As reported in this study, TTBAs also play a great role in improving community health and in the fight against HIV/AIDS. TTBAs are a community-accepted group of people. Since they work in their local neighbourhoods, they have good understanding of the cultures that they belong to. Cultural barriers are known to be among the most important factors for successful penetration of positive health seeking behaviour practices [7,8]. In this regard, improvement in health outcomes is more likely if the agents of communication and advocacy are community-owned persons such as TTBAs.

 

In Aysaita there was a case where a TTBA had just given birth and there was nobody in the community to help the other women in labour. The women had to rely on their neighbours to assist them. One neighbour who was not sure about what to do chose to take her client to the health centre. When they arrived, they did not receive any assistance, and the neighbour had to deliver the baby, despite her lack of skills in the area. This story narrated to the interviewer by a TTBA has several implications. First we can infer that TTBAs are essential in the attempts to reduce maternal and child mortality rates during delivery. Secondly, TTBAs need to have appropriate contact with the health workers, especially during those times when they cannot assist their clients, such as when they themselves are ill, have just had a baby or are away attending social occasions.

 

Some of the TTBA respondents in different districts mentioned that they received little recognition from health workers. At times when TTBAs came to the health facility along with patients, they were treated poorly. These sentiments underscore system resistance to the role of TTBAs also documented in similar studies [6,9]. There is need to enhance cooperation and amiable referral mechanisms between health facilities and TTBAs, in order to improve health system effectiveness. Nevertheless, there are positive indications that cooperation may improve. For instance, co-operation between the health system and TTBAs is reflected through referral. A gynaecologist indicated that once pregnant mothers accompanied by the TTBAs came into the hospital, they were attended to accordingly. One male interviewee from Gewane mentioned that, since their training, TTBAs had started to advocate for the banning of HTPs.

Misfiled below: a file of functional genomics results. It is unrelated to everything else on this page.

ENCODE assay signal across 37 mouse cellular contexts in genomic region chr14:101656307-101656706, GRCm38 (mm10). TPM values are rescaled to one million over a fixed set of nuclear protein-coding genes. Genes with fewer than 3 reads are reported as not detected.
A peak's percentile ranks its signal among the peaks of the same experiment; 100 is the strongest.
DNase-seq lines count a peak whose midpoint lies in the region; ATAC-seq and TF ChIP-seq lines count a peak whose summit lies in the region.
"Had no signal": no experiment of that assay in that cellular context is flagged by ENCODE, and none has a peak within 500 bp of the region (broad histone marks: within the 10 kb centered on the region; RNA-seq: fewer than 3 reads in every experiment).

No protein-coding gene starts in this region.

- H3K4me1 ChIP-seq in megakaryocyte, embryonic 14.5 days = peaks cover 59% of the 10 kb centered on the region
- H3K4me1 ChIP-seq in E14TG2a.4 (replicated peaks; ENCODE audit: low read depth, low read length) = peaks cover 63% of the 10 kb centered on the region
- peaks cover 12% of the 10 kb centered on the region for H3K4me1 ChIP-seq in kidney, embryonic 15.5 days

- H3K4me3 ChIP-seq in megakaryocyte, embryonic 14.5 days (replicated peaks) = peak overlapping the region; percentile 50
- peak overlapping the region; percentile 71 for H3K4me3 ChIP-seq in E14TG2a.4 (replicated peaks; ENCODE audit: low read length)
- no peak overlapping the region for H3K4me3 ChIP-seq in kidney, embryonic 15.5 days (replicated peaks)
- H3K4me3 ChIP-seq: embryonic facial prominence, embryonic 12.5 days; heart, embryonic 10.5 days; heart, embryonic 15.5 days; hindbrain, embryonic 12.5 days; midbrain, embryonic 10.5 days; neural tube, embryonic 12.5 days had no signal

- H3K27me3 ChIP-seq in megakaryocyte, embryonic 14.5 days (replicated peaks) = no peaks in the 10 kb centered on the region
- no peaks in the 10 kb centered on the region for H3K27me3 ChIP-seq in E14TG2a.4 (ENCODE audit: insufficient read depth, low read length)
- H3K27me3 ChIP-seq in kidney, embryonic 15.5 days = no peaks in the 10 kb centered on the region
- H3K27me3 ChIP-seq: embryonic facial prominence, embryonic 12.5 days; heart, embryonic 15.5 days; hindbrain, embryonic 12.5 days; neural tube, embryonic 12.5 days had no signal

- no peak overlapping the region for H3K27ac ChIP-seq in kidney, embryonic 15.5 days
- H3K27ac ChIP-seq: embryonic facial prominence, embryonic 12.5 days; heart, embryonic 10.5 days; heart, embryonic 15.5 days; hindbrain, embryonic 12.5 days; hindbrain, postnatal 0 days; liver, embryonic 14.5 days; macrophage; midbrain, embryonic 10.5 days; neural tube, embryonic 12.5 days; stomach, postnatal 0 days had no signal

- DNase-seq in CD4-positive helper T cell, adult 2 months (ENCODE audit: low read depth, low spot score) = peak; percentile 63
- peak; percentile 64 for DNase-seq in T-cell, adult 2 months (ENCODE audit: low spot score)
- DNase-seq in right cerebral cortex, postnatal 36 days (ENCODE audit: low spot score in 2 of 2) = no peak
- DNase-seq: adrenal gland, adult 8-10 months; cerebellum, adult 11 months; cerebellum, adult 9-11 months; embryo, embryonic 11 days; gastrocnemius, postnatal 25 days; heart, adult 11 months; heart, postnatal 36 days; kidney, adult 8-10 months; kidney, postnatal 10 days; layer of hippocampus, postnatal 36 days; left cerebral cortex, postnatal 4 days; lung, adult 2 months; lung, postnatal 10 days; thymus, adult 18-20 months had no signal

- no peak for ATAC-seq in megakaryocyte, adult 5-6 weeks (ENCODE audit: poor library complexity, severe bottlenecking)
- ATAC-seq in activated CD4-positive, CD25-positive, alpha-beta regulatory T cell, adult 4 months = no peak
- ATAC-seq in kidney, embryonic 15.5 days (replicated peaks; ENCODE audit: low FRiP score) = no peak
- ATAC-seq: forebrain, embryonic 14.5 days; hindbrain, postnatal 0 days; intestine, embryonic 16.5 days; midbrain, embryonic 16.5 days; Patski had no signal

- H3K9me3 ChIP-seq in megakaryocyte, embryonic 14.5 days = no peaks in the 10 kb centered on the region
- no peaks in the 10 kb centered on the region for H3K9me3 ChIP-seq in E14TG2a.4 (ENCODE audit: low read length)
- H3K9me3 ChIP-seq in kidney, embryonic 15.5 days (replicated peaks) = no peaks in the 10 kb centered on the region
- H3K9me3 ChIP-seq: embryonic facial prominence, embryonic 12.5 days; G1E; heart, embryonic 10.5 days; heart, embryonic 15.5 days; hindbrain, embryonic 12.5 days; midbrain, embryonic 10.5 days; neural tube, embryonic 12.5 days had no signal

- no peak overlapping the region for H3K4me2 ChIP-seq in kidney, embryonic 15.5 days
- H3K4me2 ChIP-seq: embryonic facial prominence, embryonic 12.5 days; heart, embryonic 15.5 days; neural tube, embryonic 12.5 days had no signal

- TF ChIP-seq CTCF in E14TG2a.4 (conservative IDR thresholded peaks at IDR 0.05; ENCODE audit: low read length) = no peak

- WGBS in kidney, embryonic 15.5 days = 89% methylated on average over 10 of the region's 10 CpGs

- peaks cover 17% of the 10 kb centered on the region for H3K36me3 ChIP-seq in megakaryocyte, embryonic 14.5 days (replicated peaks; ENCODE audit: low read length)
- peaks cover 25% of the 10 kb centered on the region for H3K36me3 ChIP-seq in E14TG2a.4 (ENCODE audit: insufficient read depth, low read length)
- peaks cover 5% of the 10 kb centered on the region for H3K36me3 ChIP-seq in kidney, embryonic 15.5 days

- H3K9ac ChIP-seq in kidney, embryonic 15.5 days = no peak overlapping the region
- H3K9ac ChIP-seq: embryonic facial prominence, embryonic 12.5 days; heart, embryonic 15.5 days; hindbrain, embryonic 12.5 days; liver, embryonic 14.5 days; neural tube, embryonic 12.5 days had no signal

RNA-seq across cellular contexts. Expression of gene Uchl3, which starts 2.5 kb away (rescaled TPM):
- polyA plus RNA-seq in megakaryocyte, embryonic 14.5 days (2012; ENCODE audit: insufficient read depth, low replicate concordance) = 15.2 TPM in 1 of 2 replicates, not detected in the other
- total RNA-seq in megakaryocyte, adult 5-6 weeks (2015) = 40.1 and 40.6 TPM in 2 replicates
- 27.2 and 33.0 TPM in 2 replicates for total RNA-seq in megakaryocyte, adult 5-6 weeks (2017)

In addition to the reports to the HFs most of the TTBAs also prepare reports to the woreda health offices, kebeleleaders and NGOs. This means that these workers also feed into the health information management system. Such roles ensure that data is collected at community level. Since data collection is done by community-accepted persons, they are likely to collect more accurate data since TTBAs are trusted by the community. Thus TTBAs in Afar not only contribute to service provision but also make important contributions to other elements of the health care system.

 

 

Conclusion

TTBAs remain a vital resource in rural Ethiopia, particularly in the provision of maternal and child health care services. With availability of requisite tools and equipment, close supportive supervision, access to continuing education and recognition by the formal health system, trained traditional birth attendants can effectively contribute towards efforts to decrease maternal and newborn mortality rates in the country. Both governmental and non-governmental bodies should give the necessary recognition and support to this cadre of traditional health service providers.